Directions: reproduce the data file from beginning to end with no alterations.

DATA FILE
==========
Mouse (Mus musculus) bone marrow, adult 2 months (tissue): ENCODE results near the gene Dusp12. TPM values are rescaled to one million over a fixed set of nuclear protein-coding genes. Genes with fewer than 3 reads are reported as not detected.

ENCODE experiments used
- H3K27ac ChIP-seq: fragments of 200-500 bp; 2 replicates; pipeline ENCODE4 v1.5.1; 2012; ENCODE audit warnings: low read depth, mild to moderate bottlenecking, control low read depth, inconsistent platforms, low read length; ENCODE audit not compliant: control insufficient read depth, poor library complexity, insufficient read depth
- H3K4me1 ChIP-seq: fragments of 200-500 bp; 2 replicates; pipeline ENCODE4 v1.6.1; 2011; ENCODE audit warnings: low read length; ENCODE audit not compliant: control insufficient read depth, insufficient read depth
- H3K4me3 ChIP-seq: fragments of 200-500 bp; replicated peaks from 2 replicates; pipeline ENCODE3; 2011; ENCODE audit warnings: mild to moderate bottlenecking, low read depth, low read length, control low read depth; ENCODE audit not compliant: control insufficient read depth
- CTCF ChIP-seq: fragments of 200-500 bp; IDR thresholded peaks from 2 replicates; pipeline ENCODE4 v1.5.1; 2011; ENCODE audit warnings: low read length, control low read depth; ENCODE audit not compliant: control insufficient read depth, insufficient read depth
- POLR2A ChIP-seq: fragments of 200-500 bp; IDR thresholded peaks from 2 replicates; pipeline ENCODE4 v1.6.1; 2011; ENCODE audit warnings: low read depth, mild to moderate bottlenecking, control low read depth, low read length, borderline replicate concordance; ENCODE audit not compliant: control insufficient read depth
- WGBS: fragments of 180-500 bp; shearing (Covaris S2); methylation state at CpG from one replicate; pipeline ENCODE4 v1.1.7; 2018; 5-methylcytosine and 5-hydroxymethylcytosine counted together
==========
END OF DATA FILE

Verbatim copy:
Mouse (Mus musculus) bone marrow, adult 2 months (tissue): ENCODE results near the gene Dusp12. TPM values are rescaled to one million over a fixed set of nuclear protein-coding genes. Genes with fewer than 3 reads are reported as not detected.

ENCODE experiments used
- H3K27ac ChIP-seq: fragments of 200-500 bp; 2 replicates; pipeline ENCODE4 v1.5.1; 2012; ENCODE audit warnings: low read depth, mild to moderate bottlenecking, control low read depth, inconsistent platforms, low read length; ENCODE audit not compliant: control insufficient read depth, poor library complexity, insufficient read depth
- H3K4me1 ChIP-seq: fragments of 200-500 bp; 2 replicates; pipeline ENCODE4 v1.6.1; 2011; ENCODE audit warnings: low read length; ENCODE audit not compliant: control insufficient read depth, insufficient read depth
- H3K4me3 ChIP-seq: fragments of 200-500 bp; replicated peaks from 2 replicates; pipeline ENCODE3; 2011; ENCODE audit warnings: mild to moderate bottlenecking, low read depth, low read length, control low read depth; ENCODE audit not compliant: control insufficient read depth
- CTCF ChIP-seq: fragments of 200-500 bp; IDR thresholded peaks from 2 replicates; pipeline ENCODE4 v1.5.1; 2011; ENCODE audit warnings: low read length, control low read depth; ENCODE audit not compliant: control insufficient read depth, insufficient read depth
- POLR2A ChIP-seq: fragments of 200-500 bp; IDR thresholded peaks from 2 replicates; pipeline ENCODE4 v1.6.1; 2011; ENCODE audit warnings: low read depth, mild to moderate bottlenecking, control low read depth, low read length, borderline replicate concordance; ENCODE audit not compliant: control insufficient read depth
- WGBS: fragments of 180-500 bp; shearing (Covaris S2); methylation state at CpG from one replicate; pipeline ENCODE4 v1.1.7; 2018; 5-methylcytosine and 5-hydroxymethylcytosine counted together